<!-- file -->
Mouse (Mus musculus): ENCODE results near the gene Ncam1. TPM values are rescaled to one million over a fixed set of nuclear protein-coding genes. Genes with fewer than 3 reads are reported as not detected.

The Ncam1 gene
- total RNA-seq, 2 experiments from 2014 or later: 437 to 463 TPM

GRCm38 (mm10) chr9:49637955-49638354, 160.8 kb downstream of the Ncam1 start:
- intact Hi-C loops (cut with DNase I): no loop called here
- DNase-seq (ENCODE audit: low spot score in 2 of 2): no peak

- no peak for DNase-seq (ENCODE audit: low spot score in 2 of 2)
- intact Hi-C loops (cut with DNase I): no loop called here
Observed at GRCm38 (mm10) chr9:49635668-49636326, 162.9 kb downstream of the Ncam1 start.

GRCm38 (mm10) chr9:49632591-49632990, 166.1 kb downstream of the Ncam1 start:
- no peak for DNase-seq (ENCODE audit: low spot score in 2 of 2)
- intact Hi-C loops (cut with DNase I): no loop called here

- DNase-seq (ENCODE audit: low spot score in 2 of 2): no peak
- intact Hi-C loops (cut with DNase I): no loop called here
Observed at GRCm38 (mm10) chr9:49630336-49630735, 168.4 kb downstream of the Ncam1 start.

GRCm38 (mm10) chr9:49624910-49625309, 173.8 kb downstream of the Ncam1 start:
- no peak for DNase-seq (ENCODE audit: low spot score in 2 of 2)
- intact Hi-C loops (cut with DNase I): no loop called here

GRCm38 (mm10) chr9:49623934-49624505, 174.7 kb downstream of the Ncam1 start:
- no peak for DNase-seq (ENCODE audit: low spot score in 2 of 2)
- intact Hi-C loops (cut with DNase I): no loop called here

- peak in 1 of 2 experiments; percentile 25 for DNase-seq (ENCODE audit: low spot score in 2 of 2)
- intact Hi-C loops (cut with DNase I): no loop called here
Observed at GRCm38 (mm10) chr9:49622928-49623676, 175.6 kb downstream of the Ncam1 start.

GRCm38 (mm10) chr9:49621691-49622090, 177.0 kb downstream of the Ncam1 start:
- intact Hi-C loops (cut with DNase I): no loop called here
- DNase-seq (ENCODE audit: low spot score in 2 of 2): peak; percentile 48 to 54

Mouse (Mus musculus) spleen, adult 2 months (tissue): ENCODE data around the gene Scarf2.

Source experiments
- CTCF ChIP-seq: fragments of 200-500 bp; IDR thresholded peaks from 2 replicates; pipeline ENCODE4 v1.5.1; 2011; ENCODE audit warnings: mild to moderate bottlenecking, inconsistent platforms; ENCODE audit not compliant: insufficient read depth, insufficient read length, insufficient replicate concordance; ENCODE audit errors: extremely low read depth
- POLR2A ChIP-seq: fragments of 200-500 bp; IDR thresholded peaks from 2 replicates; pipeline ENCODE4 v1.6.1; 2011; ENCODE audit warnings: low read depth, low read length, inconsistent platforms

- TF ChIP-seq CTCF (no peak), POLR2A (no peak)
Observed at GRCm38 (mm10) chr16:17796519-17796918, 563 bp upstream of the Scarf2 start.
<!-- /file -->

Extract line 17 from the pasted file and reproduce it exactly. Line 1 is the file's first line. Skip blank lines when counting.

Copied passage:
- no peak for DNase-seq (ENCODE audit: low spot score in 2 of 2)